To my mind, this often appears to be a principal contributing factor when England fails to impress, as when it comes to the crunch in the last 20 minutes, they find themselves unable to shift up a gear.

As for your comment about English players getting favourable treatment from the officials, I am unsure whether this is the case. I have to admit that it's not something that I've really noticed whilst watching the Arsenal. Perhaps it could be argued that some of the more well known English players get treated differently by the refs, as there are times when I've felt that the likes of Rooney, Gerrard etc. have been treated more leniently, when certain refs seem to want to be their best pals, rather than get in their bad books.

However although in the modern game English players, just like their foreign counterparts, only tend to be loyal and committed to themselves, rather than to any one club, the point I was trying to make (in typically long-winded fashion!) was that I feel there is a growing problem of indifference among some of our more fickle fans.

I hear some telling me that they can't even be bothered to watch our games on the box and believe it or not, I have already heard someone say that if things continue in the current fashion, they don't plan on renewing their season tickets.

It seems to me that one of the main reasons for this apparent apathy and the reason why so many of our fans are so quick to get on the players' backs (like they did on Sunday, when at one stage the radio commentator remarked about it feeling like a reserve game because of the total lack of atmosphere and then subsequent to this, the pundit alongside him expressed his shock at how quick the fans around them were to boo, as they began to lose patience with our failure to create goal scoring opportunities) is because we struggle to relate to the current first XI with our team devoid of the sort of characters who create the illusion that they bleed red & white.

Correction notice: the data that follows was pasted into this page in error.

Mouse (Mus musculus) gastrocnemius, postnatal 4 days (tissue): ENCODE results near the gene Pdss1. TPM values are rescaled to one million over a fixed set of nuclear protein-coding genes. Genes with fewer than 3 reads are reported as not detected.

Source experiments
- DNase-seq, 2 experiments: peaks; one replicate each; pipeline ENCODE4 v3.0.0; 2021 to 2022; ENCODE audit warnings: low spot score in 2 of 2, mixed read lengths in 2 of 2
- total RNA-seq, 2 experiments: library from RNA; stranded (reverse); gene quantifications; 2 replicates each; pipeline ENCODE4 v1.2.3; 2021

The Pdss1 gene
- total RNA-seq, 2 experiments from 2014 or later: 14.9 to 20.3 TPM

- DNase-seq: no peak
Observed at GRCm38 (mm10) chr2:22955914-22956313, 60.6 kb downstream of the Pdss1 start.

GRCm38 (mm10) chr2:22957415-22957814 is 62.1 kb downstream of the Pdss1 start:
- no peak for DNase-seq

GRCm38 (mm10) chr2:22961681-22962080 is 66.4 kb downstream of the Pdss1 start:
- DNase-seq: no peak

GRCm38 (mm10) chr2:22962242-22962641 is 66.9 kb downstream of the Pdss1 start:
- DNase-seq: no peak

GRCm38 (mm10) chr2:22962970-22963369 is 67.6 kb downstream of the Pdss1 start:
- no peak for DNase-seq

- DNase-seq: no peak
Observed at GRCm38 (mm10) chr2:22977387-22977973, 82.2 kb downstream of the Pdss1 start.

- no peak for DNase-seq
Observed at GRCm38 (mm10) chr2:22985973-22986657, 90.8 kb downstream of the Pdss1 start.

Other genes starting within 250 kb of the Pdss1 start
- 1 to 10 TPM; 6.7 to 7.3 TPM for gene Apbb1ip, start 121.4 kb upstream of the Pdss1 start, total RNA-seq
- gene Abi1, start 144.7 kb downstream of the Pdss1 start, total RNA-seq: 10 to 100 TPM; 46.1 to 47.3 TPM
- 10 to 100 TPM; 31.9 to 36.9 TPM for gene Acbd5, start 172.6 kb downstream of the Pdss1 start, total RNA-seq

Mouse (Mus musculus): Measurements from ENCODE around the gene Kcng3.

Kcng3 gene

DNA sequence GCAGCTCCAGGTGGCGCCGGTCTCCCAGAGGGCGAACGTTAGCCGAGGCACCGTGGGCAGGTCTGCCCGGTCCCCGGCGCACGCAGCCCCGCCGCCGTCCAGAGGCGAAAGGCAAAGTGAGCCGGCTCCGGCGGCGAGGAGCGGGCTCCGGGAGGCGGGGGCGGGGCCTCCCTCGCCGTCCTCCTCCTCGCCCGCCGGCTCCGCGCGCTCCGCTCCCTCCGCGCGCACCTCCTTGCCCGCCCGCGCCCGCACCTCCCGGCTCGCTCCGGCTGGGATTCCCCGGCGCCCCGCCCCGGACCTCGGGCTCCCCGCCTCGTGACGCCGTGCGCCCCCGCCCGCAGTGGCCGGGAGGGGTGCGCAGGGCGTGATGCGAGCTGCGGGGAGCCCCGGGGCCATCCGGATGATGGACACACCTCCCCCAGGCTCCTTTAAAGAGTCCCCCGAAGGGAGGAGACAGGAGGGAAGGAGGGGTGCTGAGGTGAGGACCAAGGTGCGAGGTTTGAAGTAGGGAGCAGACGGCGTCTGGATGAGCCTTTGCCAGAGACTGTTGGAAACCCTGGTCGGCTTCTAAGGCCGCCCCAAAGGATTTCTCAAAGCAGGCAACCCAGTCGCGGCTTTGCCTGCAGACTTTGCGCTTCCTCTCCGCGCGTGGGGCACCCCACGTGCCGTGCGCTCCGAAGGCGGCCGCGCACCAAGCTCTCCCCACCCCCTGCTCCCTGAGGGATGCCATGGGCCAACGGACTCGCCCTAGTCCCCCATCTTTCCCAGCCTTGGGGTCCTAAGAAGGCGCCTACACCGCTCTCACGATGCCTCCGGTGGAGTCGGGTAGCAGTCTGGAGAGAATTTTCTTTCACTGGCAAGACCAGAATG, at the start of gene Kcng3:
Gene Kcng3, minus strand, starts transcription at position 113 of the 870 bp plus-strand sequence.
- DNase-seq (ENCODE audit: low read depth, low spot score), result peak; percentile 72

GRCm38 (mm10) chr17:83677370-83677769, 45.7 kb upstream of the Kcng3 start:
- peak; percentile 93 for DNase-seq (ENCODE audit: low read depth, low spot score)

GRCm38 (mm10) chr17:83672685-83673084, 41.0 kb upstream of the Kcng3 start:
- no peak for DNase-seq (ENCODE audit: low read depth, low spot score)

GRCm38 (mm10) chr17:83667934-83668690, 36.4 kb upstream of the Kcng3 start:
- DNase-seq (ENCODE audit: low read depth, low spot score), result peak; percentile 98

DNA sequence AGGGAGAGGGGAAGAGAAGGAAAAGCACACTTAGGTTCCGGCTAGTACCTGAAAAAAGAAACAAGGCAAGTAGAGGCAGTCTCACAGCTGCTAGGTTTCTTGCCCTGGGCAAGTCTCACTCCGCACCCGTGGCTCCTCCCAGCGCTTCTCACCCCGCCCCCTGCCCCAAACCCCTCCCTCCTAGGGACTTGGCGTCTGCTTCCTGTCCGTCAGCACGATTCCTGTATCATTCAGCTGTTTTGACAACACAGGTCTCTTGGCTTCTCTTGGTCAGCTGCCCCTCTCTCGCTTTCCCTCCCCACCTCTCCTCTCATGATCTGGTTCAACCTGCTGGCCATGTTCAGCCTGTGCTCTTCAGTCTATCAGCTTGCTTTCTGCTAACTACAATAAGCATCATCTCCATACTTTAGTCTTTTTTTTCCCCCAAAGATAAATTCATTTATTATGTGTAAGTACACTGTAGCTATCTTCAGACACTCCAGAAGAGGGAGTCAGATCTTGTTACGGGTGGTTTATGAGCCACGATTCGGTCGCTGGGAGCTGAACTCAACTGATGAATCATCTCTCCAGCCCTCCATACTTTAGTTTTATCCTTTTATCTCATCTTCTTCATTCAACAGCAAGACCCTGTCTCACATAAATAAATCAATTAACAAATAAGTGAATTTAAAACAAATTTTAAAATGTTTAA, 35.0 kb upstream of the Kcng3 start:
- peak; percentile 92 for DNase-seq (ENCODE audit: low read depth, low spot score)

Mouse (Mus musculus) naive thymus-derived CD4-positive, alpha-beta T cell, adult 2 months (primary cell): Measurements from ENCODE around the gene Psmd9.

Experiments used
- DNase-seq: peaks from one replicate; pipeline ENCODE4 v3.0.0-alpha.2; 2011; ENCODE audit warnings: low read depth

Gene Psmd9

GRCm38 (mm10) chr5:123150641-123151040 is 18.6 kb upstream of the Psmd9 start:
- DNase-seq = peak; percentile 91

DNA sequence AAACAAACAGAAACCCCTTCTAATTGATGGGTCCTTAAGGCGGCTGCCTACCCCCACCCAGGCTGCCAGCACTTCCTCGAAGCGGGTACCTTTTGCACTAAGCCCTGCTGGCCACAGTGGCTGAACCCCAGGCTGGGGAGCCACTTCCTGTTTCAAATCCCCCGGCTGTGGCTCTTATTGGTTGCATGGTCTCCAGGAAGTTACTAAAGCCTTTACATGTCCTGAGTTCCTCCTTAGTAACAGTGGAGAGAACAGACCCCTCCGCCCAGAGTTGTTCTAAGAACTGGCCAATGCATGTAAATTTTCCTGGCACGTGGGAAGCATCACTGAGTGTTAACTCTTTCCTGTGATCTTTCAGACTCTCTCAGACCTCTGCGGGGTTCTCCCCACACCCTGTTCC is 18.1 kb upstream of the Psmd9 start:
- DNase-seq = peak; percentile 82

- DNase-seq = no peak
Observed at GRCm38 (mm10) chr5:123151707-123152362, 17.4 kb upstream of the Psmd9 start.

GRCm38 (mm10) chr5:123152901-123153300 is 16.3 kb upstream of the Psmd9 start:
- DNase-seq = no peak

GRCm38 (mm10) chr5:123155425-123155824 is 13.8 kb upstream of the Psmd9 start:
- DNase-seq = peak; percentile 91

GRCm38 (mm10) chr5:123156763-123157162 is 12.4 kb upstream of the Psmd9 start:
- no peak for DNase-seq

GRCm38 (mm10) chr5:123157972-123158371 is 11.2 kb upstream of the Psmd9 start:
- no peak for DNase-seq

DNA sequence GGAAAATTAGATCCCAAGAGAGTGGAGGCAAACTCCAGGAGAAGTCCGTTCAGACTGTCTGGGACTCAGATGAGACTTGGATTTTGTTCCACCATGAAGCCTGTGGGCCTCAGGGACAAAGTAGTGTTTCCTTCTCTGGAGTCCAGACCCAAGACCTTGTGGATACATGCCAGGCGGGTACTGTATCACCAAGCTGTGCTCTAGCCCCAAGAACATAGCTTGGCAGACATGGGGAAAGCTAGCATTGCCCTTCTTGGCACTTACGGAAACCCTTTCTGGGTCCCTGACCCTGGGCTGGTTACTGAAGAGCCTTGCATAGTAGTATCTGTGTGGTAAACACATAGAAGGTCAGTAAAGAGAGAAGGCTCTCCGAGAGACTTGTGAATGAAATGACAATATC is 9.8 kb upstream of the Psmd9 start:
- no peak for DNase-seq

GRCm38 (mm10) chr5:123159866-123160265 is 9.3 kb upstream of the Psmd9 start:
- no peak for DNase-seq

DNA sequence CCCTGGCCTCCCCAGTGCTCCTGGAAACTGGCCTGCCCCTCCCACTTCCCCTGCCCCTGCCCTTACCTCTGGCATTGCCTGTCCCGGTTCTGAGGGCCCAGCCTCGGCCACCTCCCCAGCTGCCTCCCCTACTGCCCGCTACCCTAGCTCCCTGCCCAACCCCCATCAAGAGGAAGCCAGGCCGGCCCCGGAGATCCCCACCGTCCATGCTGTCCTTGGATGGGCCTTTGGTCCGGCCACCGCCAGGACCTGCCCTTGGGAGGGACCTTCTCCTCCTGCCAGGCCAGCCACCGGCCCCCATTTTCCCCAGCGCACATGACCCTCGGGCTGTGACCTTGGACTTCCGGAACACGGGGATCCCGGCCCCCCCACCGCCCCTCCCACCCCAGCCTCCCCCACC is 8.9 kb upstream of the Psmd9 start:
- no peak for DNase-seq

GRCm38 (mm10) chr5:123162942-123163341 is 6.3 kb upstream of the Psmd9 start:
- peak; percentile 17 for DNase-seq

While threatening not to renew ones season ticket must make us sound like spoilt, ingrates, in the eyes of for example a Charlton fan (who's team look in danger of dropping down another division), or to the vast majority of fans of other clubs, who've never had a hope of competing for the European Cup, or a sniff of any silverware of any description for much of their entire lifetime of "supporting" their club, I can understand such sentiments.

To my mind being a supporter is not something that one can switch on and off, according to how one's side prospers. However it does bother me when I think how my mood and my general well-being is linked to the success (or lack of it) of the Arsenal, if there's a sense that there are several players in our side who don't share anything like such extreme emotions and who can suffer a defeat on a Saturday afternoon and not let it stop them enjoying themselves out on the town that night.